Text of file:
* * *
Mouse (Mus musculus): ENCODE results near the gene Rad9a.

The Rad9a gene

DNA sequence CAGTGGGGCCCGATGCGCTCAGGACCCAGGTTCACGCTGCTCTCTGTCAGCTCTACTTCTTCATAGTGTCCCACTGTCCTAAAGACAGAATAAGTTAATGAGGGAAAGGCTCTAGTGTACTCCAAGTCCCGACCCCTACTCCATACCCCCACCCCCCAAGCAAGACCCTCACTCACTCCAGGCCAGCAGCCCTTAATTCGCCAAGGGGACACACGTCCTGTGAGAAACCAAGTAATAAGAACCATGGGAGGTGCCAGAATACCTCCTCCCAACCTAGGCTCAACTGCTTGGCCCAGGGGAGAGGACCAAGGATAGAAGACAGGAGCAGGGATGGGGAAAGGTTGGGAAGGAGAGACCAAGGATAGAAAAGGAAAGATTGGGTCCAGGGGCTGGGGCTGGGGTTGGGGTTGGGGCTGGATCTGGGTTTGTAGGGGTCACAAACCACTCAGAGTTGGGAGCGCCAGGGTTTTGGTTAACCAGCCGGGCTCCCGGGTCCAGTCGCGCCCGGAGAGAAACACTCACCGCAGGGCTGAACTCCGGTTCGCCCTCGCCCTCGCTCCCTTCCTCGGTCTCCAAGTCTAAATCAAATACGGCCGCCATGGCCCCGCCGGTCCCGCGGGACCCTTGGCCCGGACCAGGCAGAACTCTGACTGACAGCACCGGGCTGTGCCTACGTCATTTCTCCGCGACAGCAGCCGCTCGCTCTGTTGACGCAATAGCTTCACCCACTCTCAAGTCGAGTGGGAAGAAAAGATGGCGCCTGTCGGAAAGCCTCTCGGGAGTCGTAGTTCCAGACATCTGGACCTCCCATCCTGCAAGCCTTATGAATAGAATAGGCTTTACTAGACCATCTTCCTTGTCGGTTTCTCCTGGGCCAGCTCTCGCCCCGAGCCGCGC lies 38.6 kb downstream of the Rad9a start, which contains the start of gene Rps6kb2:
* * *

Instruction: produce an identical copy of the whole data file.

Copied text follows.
Mouse (Mus musculus): ENCODE results near the gene Rad9a.

The Rad9a gene

DNA sequence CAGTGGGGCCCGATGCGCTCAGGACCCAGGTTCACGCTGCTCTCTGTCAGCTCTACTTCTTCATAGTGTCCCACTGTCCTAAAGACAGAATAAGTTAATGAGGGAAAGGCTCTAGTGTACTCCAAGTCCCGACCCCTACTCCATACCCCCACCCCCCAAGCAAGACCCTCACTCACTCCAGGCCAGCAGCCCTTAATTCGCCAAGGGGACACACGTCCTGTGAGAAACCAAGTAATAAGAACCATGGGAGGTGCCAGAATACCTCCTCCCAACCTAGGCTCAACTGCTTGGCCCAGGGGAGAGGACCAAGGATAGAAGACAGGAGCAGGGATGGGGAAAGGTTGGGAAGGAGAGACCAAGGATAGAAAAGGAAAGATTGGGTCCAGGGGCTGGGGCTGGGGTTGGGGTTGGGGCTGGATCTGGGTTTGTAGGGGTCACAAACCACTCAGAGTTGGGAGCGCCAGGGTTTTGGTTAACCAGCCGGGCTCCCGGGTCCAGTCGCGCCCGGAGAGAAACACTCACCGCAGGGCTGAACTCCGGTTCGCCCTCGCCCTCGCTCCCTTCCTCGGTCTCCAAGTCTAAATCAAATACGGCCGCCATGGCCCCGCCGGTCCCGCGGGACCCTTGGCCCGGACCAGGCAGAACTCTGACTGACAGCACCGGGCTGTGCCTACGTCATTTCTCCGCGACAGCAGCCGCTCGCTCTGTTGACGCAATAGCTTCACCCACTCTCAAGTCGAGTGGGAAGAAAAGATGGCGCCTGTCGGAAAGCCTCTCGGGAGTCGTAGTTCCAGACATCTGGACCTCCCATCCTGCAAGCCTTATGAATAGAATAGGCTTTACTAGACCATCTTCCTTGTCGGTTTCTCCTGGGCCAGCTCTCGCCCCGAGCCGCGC lies 38.6 kb downstream of the Rad9a start, which contains the start of gene Rps6kb2: